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How Much Time Does Kim Wexler Have Left?

Rhea Seehorn’s portrayal of Jimmy McGill’s partner in crime has been brilliant, but her character seems to be creeping closer to an unpleasant ending

AMC/Ringer illlustration

“You know, I’m worried about Kim” is, I would guess, the single most common sentiment on the minds of anxious Better Call Saul viewers. But that concern—and the uncertainty that comes from not knowing a beloved character’s fate—is what you sign up for when getting invested in a show. We can assume Kim Wexler is doomed, and we can worry about it all we want, but her fate is out of our hands. That’s why it’s particularly alarming when those words are coming from the guy responsible for creating the show. At the midway point of Better Call Saul’s fifth season, in a YouTube featurette, cocreator Peter Gould says what we’re all feeling: Kim is heading down a slippery slope. The more she helps Jimmy McGill prevent her own client, Mesa Verde Bank and Trust, from evicting an old man from his home to build a call center in Tucumcari, New Mexico, the more she’s putting herself at risk.

If there was ever a sign that Better Call Saul is clearly content doing its own thing instead of trying to emulate Breaking Bad, it would come from the fact that one of the central conflicts of the penultimate season is, incredibly, about the ethics of legally evicting someone. (Honestly, the series deserves even more plaudits than its predecessor just for making all this legalese compelling to watch.) It’s that tension between morality and legality, and the realization that the two aren’t mutually exclusive, that’s playing out within Kim—she’s caught between doing her job, trying to do the right thing, and the thrill that comes from trying to do both.

You can understand why she’s attracted to Jimmy, who’s driven by similar impulses, and why collaborating on an elaborate con is a firecracker for their relationship. But while Kim is able to check herself before leaning to one extreme, Jimmy’s id—especially now that he’s fully embraced his alter ego, Saul Goodman—is becoming increasingly harder to contain. The persistent anxiety for Better Call Saul fans is that Jimmy-as-Saul will take things too far, and Kim will be caught in the cross fire. It’s been discussed ad nauseum, but is still worth repeating: There’s a reason we never see or hear about Kim in Breaking Bad, and it’s probably not good.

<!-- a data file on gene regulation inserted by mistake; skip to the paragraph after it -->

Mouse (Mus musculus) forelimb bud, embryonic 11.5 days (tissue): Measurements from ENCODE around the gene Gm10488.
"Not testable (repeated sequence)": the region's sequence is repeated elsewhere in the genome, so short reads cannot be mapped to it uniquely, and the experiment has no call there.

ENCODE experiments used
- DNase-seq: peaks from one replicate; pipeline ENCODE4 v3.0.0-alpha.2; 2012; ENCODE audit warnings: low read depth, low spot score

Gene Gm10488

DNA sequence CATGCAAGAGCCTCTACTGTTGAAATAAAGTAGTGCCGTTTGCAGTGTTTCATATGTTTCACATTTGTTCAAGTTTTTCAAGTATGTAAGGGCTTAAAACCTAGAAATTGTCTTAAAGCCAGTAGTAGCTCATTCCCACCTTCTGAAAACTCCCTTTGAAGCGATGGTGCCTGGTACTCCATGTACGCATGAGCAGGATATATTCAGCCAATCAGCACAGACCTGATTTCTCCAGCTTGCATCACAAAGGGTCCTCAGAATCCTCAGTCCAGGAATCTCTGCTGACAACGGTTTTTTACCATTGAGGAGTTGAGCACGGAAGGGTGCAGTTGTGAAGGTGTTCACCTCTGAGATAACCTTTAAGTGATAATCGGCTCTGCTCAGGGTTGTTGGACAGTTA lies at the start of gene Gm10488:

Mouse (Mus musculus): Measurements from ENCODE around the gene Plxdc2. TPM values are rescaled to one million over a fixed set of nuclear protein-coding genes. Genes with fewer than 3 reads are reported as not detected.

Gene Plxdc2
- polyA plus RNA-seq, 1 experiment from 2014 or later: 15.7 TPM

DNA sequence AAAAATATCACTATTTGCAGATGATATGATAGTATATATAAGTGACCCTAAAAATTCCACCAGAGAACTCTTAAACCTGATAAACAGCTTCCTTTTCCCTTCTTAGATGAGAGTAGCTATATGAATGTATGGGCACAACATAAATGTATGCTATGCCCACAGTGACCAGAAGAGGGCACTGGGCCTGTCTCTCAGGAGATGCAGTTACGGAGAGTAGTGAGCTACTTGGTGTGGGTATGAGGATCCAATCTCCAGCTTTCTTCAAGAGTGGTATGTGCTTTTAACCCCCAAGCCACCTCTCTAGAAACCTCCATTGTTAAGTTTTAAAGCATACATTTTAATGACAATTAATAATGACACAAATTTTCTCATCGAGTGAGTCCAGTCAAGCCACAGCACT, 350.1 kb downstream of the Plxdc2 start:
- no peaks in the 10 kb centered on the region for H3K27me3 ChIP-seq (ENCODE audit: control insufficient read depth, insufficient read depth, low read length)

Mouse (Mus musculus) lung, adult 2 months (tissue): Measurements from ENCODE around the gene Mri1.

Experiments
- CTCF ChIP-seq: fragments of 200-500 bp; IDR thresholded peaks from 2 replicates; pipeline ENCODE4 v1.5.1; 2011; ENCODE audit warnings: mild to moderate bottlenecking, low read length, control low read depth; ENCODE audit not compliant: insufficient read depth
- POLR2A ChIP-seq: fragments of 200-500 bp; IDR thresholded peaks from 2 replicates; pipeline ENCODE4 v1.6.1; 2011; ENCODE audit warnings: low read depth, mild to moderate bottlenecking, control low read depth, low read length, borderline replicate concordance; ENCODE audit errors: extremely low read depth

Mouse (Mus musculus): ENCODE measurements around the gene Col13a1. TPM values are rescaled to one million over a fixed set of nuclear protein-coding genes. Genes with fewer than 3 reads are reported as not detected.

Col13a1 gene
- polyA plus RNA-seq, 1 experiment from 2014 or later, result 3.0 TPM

But what makes the sixth episode of the penultimate season, “Wexler v. Goodman,” so terrific is how their relationship constantly evolves and subverts expectations—it’s all the more tragic because Kim has every reason to leave Jimmy, but she still can’t bring herself to do it. If there had to be a single moment used to illustrate the singularity of Kim, and the phenomenal performance being delivered by Rhea Seehorn, it would be the scene at the end of the episode when, in the same breath as she tells Jimmy they ought to break things off before he hurts her again, she posits they should get married. (Quite a mic drop before the credits hit!)

Jimmy and Kim’s relationship spiraled out of control when Kim changed her mind about escalating the dispute between Mesa Verde and Mr. Acker. After uncovering old footage of Mesa Verde chief executive Kevin Wachtell’s father, the bank’s founder, doing commercials—along with crucial information pertaining to the company’s logo, a cowboy on a horse next to a cactus—Jimmy believes he has enough ammunition to keep Mr. Acker from having to leave his home. But Kim tells Jimmy that Mesa Verde would be willing to pay the old man an additional $70,000 on top of the standard payout to leave the premises—and if the company isn’t willing to pay that much, she’ll cover the rest out of her own pocket. Kim is certainly doing this to clear her conscience and escape her own legal troubles—she could be accused of malfeasance if anyone found out she was conspiring with Jimmy against her own client—but it’s still a good gesture that would give Mr. Acker more than enough to move on with his life.